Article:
A Seal’s Lullaby

May 10, 2024 | Adventures, Animals, Environment, Marine science, Nature, Ocean Life, Oceans, Outdoors

Their sleek, torpedo-shaped bodies dive deep and glide gracefully through the sea. On land they “galumph,” rolling back on their hind flippers then belly-flopping forward. Although harbor seals  and other pinnipeds (fin-footed animals, including sea lions and walruses) may seem more at home in water, their distant ancestors once walked the earth.

Like us, harbor seals are warm-blooded, air-breathing mammals with hearts and lungs. The first time I observed a breeding colony, I realized that I have something else in common with females of the species:  We are Moms, fiercely devoted to and protective of our children.

Far more prolific than humans, harbor seals typically give birth to a single pup every year. They can delay gestation for two months after mating; pregnancy lasts about nine months. In northern California, pupping season extends from March through May. Moms-to-be “haul out” and join an informal sisterhood of expectant seals. Their favored locations are secluded beaches, sand bars, and estuaries that provide shelter from predators and easy access to the ocean.

Newborns, weighing 20 to 24 pounds, enter the world with enormous dark eyes, round heads, and whimsical whiskers.  Shedding the white lacuna that covered them in the womb, they sport thick, spotted gray, brown, or black fur coats.  On any index of irresistibly cute animal babies, they would rank at the top.

Bonding starts immediately. Mothers nuzzle new arrivals, nursing them with rich milk that is 40 percent fat. As they snuggle,  mother and child become familiar with each other’s unique scents, produced by glands in their flippers and around their muzzles.

Moms communicate in their own version of baby talk. Pups respond with a  bleating cry that sounds—at least to a human ear– like “maaaaa.”  Scents and sounds help mothers and their offspring find each other in a crowded rookery.

Born lean and lanky, pups grow quickly, doubling their birth weight in their first two months.  Ever playful, they paddle alongside their mothers in the sea, climbing onto their backs when they tire. As their offspring become stronger, moms  instruct them in the ways of their watery world—swimming, diving, and frolicking to hone reflexes and skills.

Idyllic as their seaside childhoods may seem, danger lurks.  Protective moms use their 200-plus-pound bodies and snarling mouths to fend off predators on land and sea. Yet only about half of pups survive their first year. They are most vulnerable when their moms leave to forage for fish and crustaceans in the ocean.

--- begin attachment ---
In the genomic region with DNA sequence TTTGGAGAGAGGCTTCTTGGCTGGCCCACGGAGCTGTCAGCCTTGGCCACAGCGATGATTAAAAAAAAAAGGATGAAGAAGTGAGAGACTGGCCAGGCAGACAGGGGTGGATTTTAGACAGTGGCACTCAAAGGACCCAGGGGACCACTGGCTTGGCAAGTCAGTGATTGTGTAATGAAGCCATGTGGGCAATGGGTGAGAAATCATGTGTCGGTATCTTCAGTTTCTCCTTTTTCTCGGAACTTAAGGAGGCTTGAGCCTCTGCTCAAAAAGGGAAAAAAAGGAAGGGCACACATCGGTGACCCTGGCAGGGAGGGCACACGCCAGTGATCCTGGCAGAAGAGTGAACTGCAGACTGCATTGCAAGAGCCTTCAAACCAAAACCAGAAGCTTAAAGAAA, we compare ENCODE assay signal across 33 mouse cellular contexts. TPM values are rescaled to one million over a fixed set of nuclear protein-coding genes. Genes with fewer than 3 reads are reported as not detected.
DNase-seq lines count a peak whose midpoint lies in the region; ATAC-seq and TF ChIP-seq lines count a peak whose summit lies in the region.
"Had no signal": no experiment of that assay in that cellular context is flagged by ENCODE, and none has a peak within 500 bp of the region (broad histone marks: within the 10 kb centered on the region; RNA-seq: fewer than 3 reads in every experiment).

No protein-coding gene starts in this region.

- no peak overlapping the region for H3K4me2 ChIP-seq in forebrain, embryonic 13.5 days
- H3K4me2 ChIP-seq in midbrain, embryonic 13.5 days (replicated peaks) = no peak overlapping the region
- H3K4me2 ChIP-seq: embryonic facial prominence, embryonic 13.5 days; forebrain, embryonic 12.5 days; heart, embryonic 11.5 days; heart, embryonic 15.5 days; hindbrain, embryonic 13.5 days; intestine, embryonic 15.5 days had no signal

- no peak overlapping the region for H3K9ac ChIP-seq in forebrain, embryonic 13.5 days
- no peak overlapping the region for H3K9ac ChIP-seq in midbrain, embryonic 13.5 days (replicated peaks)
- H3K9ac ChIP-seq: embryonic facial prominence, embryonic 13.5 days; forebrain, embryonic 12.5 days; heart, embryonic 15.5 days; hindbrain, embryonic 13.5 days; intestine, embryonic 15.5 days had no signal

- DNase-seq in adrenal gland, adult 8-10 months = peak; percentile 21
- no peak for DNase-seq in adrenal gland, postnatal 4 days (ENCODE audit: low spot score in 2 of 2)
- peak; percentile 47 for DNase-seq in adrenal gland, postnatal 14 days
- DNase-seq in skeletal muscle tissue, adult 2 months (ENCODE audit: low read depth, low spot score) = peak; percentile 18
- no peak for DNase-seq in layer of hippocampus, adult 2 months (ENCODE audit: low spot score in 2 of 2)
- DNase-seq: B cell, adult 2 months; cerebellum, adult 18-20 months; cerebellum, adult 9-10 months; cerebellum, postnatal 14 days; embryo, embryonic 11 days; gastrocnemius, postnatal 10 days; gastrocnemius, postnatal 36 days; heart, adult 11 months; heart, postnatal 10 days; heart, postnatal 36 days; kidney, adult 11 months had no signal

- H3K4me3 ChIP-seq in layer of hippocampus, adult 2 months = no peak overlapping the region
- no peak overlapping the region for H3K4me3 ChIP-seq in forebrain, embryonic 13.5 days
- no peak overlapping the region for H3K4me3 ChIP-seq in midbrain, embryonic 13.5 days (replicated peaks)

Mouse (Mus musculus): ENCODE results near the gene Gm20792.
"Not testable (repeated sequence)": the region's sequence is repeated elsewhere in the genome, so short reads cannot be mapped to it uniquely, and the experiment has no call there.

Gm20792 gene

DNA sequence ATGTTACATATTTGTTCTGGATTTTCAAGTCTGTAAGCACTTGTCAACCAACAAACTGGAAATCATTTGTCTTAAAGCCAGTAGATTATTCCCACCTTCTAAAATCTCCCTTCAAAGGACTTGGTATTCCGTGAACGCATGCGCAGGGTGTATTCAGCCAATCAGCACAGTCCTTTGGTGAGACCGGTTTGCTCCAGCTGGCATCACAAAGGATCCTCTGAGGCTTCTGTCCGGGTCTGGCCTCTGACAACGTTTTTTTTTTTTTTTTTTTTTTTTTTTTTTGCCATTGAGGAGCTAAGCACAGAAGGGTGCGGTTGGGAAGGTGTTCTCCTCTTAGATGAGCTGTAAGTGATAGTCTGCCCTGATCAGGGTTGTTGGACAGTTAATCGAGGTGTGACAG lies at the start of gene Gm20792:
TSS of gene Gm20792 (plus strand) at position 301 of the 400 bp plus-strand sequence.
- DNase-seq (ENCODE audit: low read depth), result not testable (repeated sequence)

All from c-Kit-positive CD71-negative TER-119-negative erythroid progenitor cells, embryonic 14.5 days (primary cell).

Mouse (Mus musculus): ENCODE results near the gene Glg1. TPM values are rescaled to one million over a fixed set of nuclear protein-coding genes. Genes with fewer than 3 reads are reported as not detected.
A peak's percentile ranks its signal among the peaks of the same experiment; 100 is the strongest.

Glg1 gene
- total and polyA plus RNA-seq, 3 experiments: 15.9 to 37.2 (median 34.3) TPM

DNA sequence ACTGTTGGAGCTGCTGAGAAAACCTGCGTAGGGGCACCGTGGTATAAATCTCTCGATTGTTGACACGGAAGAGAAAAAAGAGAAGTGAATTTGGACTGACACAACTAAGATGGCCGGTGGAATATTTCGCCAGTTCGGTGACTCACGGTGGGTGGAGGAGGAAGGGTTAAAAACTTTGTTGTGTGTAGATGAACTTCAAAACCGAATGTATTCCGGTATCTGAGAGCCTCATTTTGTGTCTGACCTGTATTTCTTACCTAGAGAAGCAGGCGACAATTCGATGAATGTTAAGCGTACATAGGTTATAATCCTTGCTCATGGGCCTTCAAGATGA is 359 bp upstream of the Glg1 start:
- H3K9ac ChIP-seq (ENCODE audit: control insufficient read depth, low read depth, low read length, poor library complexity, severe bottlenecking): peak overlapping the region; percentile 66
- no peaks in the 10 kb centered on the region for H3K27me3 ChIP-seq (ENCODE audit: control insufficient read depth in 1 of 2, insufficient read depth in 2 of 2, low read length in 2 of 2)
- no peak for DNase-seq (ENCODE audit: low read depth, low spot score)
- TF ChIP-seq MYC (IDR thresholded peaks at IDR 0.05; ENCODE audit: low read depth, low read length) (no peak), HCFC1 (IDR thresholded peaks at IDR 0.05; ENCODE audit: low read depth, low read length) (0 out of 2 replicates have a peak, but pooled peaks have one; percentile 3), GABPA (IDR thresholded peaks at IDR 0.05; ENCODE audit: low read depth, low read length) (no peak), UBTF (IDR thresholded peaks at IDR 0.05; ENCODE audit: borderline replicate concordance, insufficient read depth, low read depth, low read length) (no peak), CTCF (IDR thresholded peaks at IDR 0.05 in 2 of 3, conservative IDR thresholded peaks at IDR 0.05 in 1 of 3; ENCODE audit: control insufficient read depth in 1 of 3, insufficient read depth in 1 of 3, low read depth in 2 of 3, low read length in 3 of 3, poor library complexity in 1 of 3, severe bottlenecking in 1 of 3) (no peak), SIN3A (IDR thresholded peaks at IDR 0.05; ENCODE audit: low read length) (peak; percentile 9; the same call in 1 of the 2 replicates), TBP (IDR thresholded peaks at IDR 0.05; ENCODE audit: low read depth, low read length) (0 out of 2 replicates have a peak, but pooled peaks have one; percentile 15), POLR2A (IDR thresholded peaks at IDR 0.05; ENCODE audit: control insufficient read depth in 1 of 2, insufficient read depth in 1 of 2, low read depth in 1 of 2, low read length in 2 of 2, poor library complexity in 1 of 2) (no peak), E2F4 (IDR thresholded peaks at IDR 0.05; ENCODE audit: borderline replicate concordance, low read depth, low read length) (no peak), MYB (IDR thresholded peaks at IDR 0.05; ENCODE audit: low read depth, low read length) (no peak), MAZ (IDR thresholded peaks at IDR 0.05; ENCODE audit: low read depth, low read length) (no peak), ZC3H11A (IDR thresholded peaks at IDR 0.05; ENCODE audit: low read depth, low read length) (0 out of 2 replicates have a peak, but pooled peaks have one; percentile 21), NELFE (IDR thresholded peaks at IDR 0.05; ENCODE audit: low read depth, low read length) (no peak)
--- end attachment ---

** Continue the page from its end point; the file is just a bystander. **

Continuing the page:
Humans pose another danger. When startled by a beach-walker, kayaker, or boater, a mother seal lifts her head—the first sign of distress. If the threat persists, she may seek safety in the sea, abandoning her pup—sometimes permanently.

One fine Spring day, from a lookout along California’s Route 1, I focused my binoculars on a line of seal moms and their pups lying snout to snout, whiskers to whiskers. Their voices, wafting in the wind, sounded like a soothing chant.

A similar scene may have inspired the famed British writer Rudyard Kipling. In his poem, “A Seal’s Lullaby,” a seal croons to her pup

“Ah, weary wee flipperling, curl at thy ease!
The storm shall not wake thee, nor shark overtake thee,
Asleep in the arms of the slow-swinging seas.”

In 2007 the composer Eric  Whitacre set the lyric to music. His choral ode captures the rhythms of the sea and of mothers everywhere rocking their sweet babes to sleep. Click here to watch a performance on YouTube.

For more information on protecting marine mammals, visit Seal Watch, a volunteer program of the Stewards of the Coast and Redwoods.

Photos by Dianne Monroe

Dianne Hales, a New York Times best-selling author, serves as a docent and research volunteer at the University of California, Davis Bodega Marine Laboratory and Reserve; a tide pool guide for the Stewards of the Coast and Redwoods; and a monitor for the Seabird Protection Network.

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